The YES Project, in partnership with the Penticton Public Library, is reaching out again – this time by hosting a Teen Wellness Fair.
“We’ll be having a conversation about healthy living choices and the resources that are available out there,” said project co-ordinator Amberlee Erdmann. “So we’re inviting everyone young to have a conversation about healthy living and healthy lifestyles.”
The fair takes place at the Library Sept. 25 between 7 and 9 p.m. and there’s no cost to attend.
After a report was issued in 2012 detailing the challenges facing local youth, the YES (Youth Engagement Strategy) Project was launched to give a louder voice to young Pentictonites, and it’s steered by a committee of youth.
“Youth are the experts of their experience; they tell us what they want to do and then we facilitate it,” Erdmann said. “This is not a top-down organization – youth are telling us what they want in the resource building and they’re telling us what’s important to them.”
The launch of a youth resource building – which at this point is an idea on the drawing board – is the long-term goal of the YES Project. The resource centre will offer the amenities that are in highest demanded by local youth.
“The idea for it is to be a 24 hour resource centre,” she said. “During a meeting we had a with a number of youth, we brainstormed ideas and asked what they would ideally like to have. There were no limits – waterslides, a bmx park – tons of big ideas. But when we narrowed it down to the top three picks – emergency beds were number one, second was mental health and counselling support, and third was basic needs; toiletries.”
Erdmann said there are currently three emergency shelters in Penticton, but they’re only available to people over the age of 18.
“So that means we have youth sleeping on the streets. Which is crazy to think about that here in Penticton youth are living on the streets.”
She said the South Okanagan Women In Need Society is working towards providing a bed for females under 18, but that initiative is still subject to approval.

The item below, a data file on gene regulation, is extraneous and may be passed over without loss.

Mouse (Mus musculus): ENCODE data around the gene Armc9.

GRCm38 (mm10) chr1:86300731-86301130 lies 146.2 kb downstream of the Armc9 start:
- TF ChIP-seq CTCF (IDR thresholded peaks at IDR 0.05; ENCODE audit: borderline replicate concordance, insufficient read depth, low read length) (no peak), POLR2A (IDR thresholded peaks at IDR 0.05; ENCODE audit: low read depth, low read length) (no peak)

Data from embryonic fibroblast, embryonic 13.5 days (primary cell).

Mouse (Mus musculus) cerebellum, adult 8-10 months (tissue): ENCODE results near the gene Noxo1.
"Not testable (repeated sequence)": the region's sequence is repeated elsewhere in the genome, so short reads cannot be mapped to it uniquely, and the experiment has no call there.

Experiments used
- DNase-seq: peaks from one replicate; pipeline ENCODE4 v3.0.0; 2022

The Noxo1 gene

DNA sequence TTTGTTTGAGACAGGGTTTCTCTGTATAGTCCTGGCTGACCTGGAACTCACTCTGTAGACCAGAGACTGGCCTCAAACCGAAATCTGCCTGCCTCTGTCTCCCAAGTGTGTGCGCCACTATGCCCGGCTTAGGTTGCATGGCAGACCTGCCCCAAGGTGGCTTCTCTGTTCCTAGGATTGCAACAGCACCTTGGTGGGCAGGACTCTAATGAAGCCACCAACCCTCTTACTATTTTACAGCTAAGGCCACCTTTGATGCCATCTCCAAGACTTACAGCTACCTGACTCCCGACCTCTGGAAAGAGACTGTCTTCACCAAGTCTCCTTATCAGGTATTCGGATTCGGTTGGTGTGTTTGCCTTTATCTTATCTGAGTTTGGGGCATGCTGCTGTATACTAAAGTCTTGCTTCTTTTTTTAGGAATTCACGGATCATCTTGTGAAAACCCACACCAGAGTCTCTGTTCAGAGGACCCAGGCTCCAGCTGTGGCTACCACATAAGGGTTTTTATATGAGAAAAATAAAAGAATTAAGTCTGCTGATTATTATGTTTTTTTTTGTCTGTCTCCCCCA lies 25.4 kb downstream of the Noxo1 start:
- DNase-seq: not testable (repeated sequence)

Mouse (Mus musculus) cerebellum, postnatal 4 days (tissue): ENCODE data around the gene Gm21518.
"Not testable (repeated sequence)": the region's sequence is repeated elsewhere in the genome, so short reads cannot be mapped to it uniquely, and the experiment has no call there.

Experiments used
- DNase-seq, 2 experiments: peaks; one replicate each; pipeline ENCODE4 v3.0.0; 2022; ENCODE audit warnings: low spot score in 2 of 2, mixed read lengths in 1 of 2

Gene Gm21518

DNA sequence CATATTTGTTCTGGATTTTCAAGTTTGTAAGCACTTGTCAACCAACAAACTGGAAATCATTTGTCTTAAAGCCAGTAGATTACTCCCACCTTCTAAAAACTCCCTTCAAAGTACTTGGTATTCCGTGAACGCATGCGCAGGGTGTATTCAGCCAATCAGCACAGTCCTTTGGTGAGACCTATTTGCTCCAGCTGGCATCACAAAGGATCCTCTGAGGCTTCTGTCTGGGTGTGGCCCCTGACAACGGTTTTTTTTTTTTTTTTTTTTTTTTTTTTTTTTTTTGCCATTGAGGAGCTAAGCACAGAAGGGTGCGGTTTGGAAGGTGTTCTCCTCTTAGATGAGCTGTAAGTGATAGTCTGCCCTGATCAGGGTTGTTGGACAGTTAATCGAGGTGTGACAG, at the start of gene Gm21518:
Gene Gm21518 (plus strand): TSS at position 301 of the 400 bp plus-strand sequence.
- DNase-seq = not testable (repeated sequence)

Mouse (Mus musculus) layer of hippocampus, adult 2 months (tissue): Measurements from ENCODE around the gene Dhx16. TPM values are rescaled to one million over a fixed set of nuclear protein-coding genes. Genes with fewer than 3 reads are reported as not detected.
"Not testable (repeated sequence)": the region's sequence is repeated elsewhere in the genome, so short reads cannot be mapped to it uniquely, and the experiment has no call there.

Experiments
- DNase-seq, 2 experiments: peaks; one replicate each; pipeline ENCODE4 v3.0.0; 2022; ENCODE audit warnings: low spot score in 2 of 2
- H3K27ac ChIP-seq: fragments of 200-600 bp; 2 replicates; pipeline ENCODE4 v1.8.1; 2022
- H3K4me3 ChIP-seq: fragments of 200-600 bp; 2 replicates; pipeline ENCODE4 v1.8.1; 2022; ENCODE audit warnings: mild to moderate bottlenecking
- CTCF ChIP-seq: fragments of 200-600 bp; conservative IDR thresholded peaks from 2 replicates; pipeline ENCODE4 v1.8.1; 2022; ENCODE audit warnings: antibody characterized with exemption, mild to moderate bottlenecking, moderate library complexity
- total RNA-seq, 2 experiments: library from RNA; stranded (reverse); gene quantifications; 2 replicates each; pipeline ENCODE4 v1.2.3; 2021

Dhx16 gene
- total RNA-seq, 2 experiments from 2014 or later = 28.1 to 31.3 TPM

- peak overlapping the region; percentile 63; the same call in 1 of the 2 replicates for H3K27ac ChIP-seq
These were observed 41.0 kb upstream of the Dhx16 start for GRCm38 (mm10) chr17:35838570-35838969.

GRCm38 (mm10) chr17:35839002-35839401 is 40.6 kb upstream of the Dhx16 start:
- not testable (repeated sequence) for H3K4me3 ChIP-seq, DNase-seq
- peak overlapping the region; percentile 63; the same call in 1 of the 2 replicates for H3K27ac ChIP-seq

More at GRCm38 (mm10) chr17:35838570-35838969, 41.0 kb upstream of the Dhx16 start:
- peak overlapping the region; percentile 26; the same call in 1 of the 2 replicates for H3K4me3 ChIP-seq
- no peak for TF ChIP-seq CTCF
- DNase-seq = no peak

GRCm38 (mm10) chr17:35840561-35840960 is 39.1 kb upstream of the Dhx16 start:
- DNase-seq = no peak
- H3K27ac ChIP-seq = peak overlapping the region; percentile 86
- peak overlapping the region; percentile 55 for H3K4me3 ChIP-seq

“Youth are living on the street, couch surfing; living in vulnerable situations,” she said. “There is a crisis in Penticton that youth have nowhere to go.”
The YES Project will be looking for community partners, donors, and hopefully support from the City of Penticton, as a group of youth will be making their pitch before city council later in the fall.
“The ultimate objective is to build a youth resource centre with emergency beds, long term sustainability that will help Penticton youth. Yes our goal is massive but the gap is huge.”
While the resource centre is still far from being a reality, the YES Project actively reaches out to the community is many ways. In addition to the wellness fair, free activities are held regularly, and Melissa Redfern, a youth engagement worker, has been hired on-call to respond to youth in need outside of traditional office hours.
“She’s available for youth outside of traditional office hours, especially during the summer when they don’t get as much support from school.”
Her contact info is available through their website pentictonyouth.ca. There, youth can find out about YES Project activities and can ask to arrange a free ride to and from events if transportation is an issue.
Erdmann said the project has reached out to around 200 local youth so far, and the Youth Advisory Committee has taken input from about 80 youth.
“Youth finally have a voice for once. We’re listening to them,” she said. “It’s not not just for at-risk youth, we want to be as inclusive and low-barrier as possible.”